How NBA star Damian Lillard turned foot injury into a sneaker business

How NBA star Damian Lillard turned foot injury into a sneaker business

Damian Lillard of the Portland Trail Blazers dribbles against the New York Knicks at Moda Center on March 14, 2023 in Portland, Oregon.

Alika Jenner | Getty Images Sport

While playing college basketball at Weber State University, Damian Lillard suffered a broken bone in his right foot as a junior that kept him out of all but nine games of the 2010-2011 season.

That was just one of the multiple foot injuries and issues like plantar fasciitis that Lillard, now an NBA All-Star point guard for the Portland Trailblazers, has dealt with over his playing career. Exacerbating issues related to his flat feet, Lillard said the injuries stemmed from the lack of support he was getting from the standard insoles found in basketball sneakers.

That led Lillard, aided by a business proposal from his agent Nate Jones, to launch Move, a footwear insoles performance brand, something he believes not only can assist professional athletes like himself and those that aspire to reach that level but anyone who finds themselves on their feet often.

“Foot health is something that I think a lot of people could really benefit from paying closer attention to,” Lillard told CNBC’s Dominic Chu at CNBC’s Small Business Playbook virtual event on Thursday. “We can do nothing without healthy feet as athletes.”

The company, which has an investor group that includes fellow NBA star Chris Paul, launched in December 2021 and sells insoles starting at $39.99 that have a carbon-like composite base, a dual-foam system to help absorb shock, and additional torsional support for better heel and midfoot stability. It had more than $100,000 in sales the first month through the direct-to-consumer channel and was projecting $1 million in sales for 2022, CNBC previously reported.

Lillard said that while focusing on foot health is critical for NBA players – many of whom wear custom insoles or other products to help take the stress off their feet given the sheer amount of games, practices and training that occurs every week – it’s also important for young athletes whether or not they ever achieve their goal of playing at a pro level.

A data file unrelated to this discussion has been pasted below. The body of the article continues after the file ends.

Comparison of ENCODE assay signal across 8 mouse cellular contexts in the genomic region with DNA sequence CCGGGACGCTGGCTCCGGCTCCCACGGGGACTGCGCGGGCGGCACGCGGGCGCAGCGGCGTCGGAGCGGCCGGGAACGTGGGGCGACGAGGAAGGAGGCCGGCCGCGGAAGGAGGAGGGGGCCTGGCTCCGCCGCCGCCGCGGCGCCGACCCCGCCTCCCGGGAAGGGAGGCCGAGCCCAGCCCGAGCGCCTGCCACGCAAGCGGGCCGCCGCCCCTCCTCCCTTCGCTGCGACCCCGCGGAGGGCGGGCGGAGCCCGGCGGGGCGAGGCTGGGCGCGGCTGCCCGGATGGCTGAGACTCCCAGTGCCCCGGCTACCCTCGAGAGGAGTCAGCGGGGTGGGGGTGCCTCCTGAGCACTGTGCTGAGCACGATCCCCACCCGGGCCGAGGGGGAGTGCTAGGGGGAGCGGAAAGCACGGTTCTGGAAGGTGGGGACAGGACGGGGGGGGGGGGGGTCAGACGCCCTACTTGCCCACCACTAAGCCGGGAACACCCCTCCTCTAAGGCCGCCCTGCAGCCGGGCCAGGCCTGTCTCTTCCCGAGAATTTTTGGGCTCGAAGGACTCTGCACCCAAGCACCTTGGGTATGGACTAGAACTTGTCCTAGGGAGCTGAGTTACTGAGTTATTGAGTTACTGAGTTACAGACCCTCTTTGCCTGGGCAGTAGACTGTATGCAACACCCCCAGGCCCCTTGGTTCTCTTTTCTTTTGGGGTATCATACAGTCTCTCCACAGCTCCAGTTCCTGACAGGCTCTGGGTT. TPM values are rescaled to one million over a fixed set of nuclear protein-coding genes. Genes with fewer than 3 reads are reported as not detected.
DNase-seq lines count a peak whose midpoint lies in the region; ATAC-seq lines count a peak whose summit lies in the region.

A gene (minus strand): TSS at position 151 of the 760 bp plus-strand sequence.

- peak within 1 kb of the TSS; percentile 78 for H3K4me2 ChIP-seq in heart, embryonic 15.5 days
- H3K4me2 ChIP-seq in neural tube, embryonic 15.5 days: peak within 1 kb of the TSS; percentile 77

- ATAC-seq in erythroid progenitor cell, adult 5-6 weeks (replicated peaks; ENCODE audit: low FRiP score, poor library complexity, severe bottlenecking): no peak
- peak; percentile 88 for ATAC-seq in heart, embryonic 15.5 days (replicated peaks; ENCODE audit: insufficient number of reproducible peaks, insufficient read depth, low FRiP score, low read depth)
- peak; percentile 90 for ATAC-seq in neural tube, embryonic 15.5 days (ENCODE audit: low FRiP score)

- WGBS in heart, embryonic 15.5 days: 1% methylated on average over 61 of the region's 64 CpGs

“You can extend your career by just taking care of your feet, but just think about how many young athletes deal with injuries, and it doesn’t even get to a point where they continue to play or have a successful [basketball] career to make money,” he said. “It’s more important right now because of how active they are, how much time we spend training and playing games … you’re seeing more and more injuries, especially to feet.”

While sneaker insoles make up a small portion of the more than $150 billion global sneaker market, it is a crowded space filled with custom products sold by podiatrists and footcare products sold at big-box retailers from companies like Dr. Scholl’s, which is owned by private equity firm Yellow Wood Partners, and Superfeet, owned by private equity firm Westward Partners. A high percentage of sneaker wearers also just use the standard insole that comes with their shoes.

But Lillard thinks that as more people understand why paying attention to the health of your feet is important, Move will not only find its way into more NBA locker rooms but into the shoes of other workers as well.

“There’s something to be said about people who work and are on their feet all day, there’s a lot of data on the value of using insoles and wearing them all day for comfort,” he said, adding that Move has since added “All Day” insoles to reach that audience.

Lillard’s status as one of the best scorers in the NBA has helped shine a spotlight on Move insoles, but he believes the long-term success of the company will come from letting the company “speak for itself.”

“The product has to speak for itself and the people that are putting the insoles inside their shoes,” he said. “That’s the real competitive advantage.”